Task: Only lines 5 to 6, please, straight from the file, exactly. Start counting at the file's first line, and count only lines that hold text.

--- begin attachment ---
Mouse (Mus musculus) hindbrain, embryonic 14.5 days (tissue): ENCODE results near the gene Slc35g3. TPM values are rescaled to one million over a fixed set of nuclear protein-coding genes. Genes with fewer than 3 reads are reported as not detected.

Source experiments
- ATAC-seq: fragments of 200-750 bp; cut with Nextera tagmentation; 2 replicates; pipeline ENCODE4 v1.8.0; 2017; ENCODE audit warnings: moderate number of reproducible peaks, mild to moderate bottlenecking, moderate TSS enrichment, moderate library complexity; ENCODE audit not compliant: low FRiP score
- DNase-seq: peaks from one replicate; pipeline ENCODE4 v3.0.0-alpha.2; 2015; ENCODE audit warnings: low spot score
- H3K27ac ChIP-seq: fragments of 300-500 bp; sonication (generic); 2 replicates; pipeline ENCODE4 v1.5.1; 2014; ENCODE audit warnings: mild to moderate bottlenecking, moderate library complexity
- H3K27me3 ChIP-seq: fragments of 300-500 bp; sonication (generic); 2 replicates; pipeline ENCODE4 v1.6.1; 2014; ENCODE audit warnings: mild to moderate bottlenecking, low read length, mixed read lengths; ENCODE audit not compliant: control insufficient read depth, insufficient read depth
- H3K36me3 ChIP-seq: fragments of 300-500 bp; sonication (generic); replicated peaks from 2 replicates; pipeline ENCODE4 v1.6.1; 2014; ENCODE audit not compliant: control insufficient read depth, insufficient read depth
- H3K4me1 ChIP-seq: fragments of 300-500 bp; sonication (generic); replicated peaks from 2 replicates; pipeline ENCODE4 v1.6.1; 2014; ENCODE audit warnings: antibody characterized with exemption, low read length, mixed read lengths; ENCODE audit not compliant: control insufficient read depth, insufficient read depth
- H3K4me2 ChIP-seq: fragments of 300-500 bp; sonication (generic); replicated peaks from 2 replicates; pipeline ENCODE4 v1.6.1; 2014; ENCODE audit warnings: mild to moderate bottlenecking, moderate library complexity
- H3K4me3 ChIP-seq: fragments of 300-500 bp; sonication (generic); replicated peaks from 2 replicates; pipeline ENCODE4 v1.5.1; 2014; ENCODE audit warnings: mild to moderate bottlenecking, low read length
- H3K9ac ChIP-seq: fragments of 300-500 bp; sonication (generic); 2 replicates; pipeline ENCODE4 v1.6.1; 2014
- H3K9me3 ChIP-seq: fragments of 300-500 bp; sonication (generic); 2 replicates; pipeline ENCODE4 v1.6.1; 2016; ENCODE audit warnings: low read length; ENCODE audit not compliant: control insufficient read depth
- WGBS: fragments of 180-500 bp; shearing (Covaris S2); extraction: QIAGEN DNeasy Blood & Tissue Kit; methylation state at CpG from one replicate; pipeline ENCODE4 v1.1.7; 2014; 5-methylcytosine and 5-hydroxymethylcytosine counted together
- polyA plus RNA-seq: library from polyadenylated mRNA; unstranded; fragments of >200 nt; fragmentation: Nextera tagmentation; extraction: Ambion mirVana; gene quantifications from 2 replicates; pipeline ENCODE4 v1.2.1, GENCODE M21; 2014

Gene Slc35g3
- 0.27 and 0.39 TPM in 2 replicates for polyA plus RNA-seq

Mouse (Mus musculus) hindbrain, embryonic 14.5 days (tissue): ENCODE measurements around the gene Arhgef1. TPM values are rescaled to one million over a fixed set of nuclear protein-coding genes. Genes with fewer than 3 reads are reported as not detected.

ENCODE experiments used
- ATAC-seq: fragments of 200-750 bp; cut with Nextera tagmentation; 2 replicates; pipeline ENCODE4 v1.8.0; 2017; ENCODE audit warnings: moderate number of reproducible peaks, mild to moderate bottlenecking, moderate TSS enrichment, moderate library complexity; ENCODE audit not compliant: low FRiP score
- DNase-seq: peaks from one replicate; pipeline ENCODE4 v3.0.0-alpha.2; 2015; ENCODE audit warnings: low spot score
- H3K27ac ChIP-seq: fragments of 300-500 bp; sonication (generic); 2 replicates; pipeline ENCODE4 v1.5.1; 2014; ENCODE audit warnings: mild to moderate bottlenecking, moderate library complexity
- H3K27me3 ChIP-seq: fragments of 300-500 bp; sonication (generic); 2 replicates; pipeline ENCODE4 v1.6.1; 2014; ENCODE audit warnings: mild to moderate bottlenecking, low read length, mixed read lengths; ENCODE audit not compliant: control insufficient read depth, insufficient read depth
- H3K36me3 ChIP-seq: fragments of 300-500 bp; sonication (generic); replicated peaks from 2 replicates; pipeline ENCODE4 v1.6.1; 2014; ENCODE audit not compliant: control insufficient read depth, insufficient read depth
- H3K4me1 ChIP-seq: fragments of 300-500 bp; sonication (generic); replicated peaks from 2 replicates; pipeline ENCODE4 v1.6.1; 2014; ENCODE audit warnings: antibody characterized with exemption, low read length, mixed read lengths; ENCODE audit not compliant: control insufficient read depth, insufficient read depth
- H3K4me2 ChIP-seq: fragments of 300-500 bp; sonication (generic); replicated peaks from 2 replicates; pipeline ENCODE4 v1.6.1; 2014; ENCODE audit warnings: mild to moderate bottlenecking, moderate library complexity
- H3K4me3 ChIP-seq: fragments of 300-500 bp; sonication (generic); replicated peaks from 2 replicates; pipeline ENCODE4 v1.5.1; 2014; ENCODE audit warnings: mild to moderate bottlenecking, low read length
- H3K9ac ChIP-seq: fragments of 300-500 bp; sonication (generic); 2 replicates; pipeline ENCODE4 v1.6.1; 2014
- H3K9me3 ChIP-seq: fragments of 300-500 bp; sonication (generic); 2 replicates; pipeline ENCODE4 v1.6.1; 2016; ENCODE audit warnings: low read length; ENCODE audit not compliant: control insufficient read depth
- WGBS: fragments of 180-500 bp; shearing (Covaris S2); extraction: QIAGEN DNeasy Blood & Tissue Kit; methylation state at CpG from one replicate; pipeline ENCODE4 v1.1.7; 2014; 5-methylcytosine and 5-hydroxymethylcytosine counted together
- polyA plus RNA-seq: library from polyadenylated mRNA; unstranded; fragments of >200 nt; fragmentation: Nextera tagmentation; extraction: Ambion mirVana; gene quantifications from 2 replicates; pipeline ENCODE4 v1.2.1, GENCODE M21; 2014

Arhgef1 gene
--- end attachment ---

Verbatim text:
- H3K27ac ChIP-seq: fragments of 300-500 bp; sonication (generic); 2 replicates; pipeline ENCODE4 v1.5.1; 2014; ENCODE audit warnings: mild to moderate bottlenecking, moderate library complexity
- H3K27me3 ChIP-seq: fragments of 300-500 bp; sonication (generic); 2 replicates; pipeline ENCODE4 v1.6.1; 2014; ENCODE audit warnings: mild to moderate bottlenecking, low read length, mixed read lengths; ENCODE audit not compliant: control insufficient read depth, insufficient read depth